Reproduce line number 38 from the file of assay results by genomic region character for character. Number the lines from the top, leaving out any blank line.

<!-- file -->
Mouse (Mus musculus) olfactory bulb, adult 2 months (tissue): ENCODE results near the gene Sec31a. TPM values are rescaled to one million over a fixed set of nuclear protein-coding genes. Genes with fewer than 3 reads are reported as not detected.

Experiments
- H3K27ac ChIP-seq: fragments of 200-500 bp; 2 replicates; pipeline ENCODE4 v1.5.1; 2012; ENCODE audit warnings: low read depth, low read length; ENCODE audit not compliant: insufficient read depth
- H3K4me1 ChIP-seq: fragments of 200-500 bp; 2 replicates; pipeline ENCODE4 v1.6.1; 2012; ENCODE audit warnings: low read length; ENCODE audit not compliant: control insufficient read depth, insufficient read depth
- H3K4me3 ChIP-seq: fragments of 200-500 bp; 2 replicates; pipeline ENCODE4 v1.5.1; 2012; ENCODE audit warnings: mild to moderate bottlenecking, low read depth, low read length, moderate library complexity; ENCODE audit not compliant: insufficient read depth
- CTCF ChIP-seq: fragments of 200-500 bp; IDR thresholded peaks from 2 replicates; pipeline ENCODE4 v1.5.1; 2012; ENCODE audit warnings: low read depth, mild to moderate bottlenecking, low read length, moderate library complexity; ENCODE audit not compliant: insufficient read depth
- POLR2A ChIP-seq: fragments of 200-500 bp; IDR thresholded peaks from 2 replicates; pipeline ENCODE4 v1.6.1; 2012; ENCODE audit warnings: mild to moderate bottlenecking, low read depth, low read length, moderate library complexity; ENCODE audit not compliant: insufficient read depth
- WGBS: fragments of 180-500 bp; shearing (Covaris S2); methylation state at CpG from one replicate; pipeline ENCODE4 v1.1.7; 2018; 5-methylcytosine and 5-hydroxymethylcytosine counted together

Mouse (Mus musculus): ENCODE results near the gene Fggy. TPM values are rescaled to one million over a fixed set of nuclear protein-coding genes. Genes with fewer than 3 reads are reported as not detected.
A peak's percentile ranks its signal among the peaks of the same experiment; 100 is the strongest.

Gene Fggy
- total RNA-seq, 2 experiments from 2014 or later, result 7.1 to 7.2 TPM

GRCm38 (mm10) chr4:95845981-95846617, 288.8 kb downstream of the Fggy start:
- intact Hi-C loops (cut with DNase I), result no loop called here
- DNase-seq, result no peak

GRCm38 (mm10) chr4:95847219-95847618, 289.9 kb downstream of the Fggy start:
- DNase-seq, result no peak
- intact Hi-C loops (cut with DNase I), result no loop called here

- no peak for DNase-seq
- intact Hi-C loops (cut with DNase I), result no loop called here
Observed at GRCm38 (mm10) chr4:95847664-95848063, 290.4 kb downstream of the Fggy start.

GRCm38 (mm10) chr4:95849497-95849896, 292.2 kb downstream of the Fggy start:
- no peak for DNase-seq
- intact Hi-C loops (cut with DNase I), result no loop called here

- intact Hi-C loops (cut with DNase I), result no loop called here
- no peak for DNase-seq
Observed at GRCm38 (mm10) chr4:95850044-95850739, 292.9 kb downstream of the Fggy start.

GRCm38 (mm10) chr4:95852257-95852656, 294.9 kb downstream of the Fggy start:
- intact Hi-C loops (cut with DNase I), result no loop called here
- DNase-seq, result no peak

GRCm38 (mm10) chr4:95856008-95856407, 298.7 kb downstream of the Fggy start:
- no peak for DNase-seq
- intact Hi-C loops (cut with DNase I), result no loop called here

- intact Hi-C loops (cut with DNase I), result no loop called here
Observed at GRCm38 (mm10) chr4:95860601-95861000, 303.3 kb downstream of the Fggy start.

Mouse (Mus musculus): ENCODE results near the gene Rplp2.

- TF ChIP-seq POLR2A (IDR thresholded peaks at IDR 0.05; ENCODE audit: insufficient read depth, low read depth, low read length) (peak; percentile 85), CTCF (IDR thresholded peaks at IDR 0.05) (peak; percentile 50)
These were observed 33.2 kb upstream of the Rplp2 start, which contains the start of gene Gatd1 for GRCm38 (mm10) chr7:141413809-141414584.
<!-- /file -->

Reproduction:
These were observed 33.2 kb upstream of the Rplp2 start, which contains the start of gene Gatd1 for GRCm38 (mm10) chr7:141413809-141414584.